I also spent a day working out a new method of cpu throttling. We have for many years exposed a hw.setperf sysctl that presents an abstract means of controlling cpu frequency (and hence, power and heat). We also have an option in apmd that monitors system load and adjusts the speed in response. There are two well known problems with the existing solution. First, the current algorithm doesn't account for mulitple cores very well. Second, the polling interval is a little slow. While it works well for long tasks like compiling, interactive tasks like scrolling a browser feel sluggish. Your cpu doesn't get kicked into high speed until after the operation is already done. Frequent polling from userland is a problem because it creates additional load itself (observer effect!).
To solve this problem I moved the adjustment code into the kernel, so we can run it frequently without incurring the cost of multiple userland/kernel switches. We're also tweaking the algorithm to be a little more responsive to each cpu. While the current patch uses the same information available to apmd, another advantage of moving this code into the kernel is possibly tighter integration with the scheduler in the future. For instance, one can imagine a scheduler that immediately switches the cpu into slow mode whenever it runs the idle loop.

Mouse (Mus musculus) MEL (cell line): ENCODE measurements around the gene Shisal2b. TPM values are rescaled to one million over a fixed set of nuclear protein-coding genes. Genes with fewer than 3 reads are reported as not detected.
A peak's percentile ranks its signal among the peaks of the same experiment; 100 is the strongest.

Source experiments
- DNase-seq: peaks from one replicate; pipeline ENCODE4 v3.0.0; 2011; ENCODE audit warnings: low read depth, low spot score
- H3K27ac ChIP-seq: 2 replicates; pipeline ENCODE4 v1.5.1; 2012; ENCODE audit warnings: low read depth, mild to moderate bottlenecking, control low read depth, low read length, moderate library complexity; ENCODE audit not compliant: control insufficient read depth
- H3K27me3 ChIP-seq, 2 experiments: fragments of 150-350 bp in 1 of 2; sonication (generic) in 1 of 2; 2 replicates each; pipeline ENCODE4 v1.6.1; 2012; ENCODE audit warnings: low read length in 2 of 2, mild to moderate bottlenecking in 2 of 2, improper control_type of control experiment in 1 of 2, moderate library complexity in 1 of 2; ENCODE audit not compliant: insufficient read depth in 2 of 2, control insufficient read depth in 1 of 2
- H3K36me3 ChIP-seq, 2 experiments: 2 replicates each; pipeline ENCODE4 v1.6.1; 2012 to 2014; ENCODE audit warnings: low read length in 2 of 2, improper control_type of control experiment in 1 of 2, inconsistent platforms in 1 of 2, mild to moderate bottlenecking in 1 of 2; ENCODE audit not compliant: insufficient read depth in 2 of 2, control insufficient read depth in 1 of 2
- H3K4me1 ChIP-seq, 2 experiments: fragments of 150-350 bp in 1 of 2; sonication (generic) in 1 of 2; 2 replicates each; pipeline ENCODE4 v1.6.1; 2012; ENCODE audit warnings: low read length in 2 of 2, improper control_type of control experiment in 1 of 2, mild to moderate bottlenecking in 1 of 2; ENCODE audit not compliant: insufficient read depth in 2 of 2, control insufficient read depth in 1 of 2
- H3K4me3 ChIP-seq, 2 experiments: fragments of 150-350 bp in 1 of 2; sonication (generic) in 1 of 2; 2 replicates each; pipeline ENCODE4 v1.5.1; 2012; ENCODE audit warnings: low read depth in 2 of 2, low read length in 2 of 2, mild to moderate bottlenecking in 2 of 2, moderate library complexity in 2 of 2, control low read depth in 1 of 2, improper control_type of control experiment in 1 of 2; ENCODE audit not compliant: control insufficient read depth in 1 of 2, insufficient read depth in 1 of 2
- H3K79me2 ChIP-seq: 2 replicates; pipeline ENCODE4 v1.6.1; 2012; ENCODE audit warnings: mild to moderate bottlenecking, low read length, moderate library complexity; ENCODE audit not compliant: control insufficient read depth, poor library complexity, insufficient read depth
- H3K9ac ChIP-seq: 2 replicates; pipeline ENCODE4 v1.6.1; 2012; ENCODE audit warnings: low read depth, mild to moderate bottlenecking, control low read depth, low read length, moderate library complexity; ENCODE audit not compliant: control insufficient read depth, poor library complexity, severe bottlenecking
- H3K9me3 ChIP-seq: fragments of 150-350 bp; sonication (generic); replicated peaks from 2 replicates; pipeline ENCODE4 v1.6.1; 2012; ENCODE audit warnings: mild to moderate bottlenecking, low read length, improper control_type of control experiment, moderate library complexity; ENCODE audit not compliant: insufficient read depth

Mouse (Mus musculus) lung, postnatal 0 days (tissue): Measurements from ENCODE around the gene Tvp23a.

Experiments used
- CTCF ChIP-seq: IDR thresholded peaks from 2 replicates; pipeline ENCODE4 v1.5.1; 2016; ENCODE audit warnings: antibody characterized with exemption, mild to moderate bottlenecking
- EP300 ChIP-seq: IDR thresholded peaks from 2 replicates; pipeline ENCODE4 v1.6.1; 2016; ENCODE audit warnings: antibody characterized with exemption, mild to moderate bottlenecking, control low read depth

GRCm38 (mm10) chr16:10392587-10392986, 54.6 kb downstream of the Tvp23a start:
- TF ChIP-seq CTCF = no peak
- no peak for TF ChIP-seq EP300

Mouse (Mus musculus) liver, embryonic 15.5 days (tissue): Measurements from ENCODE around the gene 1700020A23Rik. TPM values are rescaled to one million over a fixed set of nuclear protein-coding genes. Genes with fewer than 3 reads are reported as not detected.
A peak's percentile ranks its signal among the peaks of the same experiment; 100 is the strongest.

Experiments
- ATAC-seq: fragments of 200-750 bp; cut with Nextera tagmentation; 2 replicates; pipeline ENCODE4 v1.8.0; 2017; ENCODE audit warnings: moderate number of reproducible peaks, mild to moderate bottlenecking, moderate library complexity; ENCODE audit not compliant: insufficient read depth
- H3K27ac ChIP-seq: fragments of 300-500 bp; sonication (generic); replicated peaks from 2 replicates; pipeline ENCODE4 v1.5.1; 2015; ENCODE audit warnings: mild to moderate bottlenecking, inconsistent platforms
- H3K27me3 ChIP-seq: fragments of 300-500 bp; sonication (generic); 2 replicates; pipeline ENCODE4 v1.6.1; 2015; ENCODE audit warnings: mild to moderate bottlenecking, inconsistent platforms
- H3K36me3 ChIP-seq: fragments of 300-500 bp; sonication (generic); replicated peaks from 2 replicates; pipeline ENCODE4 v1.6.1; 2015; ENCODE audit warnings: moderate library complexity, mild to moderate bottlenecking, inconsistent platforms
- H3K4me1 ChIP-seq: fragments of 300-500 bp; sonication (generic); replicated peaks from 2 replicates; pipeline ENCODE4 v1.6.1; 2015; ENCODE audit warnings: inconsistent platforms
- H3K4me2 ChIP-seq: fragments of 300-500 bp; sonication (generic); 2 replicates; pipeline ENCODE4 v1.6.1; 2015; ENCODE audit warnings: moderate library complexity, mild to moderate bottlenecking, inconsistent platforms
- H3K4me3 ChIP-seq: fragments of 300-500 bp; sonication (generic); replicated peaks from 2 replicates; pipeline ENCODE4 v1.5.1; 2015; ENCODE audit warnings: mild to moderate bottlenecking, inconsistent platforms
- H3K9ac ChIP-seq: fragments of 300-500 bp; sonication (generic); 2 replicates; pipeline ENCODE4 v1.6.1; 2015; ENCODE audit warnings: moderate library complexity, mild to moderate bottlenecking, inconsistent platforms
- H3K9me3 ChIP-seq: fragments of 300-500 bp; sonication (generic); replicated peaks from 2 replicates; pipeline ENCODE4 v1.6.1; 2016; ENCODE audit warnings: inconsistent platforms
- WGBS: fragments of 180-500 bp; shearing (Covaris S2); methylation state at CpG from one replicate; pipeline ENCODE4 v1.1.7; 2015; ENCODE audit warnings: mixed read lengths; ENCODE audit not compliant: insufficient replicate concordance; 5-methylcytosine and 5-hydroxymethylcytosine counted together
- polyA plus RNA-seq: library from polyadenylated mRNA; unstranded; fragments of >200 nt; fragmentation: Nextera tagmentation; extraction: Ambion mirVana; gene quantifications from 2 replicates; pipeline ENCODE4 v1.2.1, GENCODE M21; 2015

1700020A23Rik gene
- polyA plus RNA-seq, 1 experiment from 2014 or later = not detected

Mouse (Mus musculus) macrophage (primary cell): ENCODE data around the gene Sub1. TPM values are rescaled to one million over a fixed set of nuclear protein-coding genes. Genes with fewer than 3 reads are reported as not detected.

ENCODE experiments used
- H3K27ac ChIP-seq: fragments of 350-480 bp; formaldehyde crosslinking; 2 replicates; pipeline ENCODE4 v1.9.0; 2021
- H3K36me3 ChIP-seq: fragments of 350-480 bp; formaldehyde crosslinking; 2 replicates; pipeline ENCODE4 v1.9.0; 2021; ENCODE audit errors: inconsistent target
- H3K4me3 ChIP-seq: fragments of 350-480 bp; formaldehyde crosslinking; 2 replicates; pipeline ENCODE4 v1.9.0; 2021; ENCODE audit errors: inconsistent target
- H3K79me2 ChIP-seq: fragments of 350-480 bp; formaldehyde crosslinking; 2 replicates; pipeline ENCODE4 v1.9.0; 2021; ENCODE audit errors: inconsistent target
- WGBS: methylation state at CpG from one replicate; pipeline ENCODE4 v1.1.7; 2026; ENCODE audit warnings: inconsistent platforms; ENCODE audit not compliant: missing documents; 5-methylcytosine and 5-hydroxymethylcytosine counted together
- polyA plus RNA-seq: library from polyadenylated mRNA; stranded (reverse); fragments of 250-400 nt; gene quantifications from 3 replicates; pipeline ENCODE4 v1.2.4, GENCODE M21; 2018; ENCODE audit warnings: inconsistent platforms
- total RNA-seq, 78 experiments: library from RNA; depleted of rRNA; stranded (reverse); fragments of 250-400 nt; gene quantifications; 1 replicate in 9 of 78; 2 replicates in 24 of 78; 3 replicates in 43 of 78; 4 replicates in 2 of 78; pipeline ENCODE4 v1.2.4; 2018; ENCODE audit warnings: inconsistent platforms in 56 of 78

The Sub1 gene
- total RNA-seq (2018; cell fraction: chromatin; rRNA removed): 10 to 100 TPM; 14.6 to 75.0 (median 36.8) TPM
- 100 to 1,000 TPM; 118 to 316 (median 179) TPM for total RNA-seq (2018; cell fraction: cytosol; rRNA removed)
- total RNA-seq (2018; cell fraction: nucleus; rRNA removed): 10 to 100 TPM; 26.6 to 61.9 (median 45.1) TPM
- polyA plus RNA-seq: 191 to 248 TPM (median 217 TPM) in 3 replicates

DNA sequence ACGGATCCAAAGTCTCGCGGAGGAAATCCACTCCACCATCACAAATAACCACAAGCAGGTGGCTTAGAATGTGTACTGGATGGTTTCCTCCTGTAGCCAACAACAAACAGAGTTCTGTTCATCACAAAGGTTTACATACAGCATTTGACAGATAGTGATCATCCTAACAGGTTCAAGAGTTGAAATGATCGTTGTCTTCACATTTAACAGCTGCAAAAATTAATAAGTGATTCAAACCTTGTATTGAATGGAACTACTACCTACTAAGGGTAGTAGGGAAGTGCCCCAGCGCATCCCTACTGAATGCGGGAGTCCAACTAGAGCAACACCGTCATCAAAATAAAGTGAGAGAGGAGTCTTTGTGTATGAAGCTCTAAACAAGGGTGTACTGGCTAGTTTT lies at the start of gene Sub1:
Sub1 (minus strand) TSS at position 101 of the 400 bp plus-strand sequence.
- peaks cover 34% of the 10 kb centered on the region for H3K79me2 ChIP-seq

Well, what can I say, aren't you glad that tedu@ prefers hacking on his holidays than surfing the Hudson River! He's been a favourite of mine over the years reading misc@ and I was happy to finally meet him in person. He's done some great work and is a true inspiration to me and many others. Thank you very much for your great and continued contributions to OpenBSD. I hope that others are now either inspired to try submitting patches and/or at the very least submit a donation as a small contribution to help support upcoming (mini-)hackathons. We appreciate your support and consideration.